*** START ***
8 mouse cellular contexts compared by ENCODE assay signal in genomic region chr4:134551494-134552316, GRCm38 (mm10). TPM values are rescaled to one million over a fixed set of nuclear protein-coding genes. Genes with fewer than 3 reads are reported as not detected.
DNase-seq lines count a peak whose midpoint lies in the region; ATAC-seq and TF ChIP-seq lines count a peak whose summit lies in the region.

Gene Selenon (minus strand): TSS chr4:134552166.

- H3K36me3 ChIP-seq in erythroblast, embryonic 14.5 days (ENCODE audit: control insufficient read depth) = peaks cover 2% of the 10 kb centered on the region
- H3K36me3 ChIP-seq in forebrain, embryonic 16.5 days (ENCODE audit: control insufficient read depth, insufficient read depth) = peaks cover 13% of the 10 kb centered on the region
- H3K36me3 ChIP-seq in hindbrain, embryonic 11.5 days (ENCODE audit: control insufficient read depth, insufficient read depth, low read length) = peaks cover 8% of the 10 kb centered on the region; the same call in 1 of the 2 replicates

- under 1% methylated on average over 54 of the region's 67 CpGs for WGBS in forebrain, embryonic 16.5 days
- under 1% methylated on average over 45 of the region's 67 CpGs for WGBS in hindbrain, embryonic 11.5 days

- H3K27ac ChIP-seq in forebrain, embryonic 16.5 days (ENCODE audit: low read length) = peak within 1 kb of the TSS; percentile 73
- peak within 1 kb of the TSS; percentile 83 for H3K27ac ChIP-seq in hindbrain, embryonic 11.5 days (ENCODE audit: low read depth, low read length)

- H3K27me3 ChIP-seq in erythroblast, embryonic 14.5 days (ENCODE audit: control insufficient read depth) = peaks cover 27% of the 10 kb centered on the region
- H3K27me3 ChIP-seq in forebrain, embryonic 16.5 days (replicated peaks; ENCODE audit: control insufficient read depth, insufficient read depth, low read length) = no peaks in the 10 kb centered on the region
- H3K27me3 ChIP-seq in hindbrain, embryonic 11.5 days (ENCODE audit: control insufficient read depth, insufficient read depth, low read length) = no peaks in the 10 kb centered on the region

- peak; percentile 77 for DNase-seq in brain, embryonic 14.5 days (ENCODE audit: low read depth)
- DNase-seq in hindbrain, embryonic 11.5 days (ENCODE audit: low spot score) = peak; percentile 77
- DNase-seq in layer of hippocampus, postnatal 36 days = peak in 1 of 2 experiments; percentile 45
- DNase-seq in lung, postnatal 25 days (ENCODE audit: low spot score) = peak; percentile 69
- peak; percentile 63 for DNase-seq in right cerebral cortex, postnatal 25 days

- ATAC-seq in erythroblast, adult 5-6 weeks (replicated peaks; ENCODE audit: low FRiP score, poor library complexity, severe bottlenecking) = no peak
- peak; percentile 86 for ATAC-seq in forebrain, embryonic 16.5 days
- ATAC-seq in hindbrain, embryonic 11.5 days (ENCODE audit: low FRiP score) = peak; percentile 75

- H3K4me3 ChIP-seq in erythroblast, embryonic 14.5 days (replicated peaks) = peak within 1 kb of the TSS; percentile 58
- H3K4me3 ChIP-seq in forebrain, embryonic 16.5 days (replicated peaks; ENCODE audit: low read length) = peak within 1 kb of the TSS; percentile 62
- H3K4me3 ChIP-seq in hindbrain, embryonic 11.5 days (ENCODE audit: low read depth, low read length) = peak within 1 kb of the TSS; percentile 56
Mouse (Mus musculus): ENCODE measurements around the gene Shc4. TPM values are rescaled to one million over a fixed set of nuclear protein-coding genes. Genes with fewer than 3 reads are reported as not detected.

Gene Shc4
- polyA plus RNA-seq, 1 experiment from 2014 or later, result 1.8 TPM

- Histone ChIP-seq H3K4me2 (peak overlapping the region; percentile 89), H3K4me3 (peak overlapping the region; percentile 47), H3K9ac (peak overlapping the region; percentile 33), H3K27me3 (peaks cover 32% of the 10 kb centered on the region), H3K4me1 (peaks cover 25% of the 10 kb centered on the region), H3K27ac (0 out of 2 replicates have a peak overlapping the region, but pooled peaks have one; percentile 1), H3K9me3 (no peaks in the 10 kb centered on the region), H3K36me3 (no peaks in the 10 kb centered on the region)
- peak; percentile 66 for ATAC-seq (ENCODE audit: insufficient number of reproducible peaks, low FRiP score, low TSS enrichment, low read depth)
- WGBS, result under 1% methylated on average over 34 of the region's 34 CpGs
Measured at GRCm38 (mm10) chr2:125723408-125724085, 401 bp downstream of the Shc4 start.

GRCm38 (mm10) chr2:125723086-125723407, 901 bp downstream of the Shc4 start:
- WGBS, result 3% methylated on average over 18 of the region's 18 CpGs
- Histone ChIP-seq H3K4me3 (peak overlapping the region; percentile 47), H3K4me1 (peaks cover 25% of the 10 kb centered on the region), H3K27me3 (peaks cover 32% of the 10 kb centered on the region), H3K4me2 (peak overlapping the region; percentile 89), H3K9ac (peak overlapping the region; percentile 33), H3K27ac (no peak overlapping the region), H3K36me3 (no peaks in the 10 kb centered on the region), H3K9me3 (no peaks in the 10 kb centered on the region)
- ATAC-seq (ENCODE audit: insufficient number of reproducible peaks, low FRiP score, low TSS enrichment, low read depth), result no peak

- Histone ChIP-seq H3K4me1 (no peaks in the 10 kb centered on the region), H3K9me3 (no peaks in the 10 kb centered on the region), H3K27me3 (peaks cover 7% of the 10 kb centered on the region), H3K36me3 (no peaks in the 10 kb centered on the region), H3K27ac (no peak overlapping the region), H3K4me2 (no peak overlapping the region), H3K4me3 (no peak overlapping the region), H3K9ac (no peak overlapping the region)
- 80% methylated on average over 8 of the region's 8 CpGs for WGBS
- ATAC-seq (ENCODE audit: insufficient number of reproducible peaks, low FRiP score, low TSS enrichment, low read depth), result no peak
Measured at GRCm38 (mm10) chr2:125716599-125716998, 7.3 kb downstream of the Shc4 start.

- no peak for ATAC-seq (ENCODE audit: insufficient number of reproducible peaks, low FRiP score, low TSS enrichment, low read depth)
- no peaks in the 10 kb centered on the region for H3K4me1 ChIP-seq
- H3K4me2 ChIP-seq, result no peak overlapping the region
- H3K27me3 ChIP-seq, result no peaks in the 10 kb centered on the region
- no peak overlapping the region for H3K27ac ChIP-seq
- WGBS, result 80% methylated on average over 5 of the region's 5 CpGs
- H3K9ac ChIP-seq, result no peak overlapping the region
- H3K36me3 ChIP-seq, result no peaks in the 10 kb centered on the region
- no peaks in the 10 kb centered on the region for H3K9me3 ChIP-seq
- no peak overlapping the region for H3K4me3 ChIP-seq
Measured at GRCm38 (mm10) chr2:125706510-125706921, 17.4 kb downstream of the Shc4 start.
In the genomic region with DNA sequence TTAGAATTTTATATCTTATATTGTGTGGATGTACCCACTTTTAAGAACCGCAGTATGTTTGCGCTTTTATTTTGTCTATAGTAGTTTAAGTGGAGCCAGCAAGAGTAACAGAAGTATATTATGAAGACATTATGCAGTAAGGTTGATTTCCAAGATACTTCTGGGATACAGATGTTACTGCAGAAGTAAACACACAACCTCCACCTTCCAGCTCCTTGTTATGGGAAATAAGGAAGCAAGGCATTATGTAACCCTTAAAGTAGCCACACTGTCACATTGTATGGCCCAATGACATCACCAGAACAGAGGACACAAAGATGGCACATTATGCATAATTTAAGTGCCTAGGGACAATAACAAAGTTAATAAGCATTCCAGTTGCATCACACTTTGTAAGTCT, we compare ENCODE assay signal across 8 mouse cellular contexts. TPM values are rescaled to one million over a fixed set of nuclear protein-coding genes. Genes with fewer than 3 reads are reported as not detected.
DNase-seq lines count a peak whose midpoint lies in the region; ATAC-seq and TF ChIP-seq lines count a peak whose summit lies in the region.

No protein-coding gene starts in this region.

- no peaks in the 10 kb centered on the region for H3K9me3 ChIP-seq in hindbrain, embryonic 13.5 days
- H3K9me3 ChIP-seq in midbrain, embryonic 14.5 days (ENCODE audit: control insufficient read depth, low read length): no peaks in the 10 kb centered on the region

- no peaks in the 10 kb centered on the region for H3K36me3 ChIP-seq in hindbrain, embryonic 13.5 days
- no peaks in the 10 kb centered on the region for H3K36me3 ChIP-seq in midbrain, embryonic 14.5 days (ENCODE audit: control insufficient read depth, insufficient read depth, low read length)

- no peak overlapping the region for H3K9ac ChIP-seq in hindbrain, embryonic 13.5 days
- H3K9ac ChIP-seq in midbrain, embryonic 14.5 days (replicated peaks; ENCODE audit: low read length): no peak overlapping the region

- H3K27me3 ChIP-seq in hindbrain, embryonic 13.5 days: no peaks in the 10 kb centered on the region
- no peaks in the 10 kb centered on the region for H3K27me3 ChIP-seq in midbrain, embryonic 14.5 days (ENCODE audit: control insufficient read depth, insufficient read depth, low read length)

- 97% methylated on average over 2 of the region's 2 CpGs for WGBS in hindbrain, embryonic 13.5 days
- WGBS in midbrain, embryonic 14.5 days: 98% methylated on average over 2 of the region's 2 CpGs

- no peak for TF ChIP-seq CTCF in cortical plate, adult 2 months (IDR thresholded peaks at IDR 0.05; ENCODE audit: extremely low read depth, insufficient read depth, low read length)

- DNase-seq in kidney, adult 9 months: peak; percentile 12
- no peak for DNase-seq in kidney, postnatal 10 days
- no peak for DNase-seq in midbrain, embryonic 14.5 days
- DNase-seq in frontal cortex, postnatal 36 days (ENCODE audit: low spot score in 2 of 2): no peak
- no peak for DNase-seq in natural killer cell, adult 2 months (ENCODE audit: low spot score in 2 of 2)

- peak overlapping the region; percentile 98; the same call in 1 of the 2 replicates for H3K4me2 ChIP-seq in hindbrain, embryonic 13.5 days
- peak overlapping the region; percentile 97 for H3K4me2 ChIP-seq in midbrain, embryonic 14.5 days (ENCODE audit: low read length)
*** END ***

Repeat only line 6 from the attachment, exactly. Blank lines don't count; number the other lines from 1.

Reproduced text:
- H3K36me3 ChIP-seq in hindbrain, embryonic 11.5 days (ENCODE audit: control insufficient read depth, insufficient read depth, low read length) = peaks cover 8% of the 10 kb centered on the region; the same call in 1 of the 2 replicates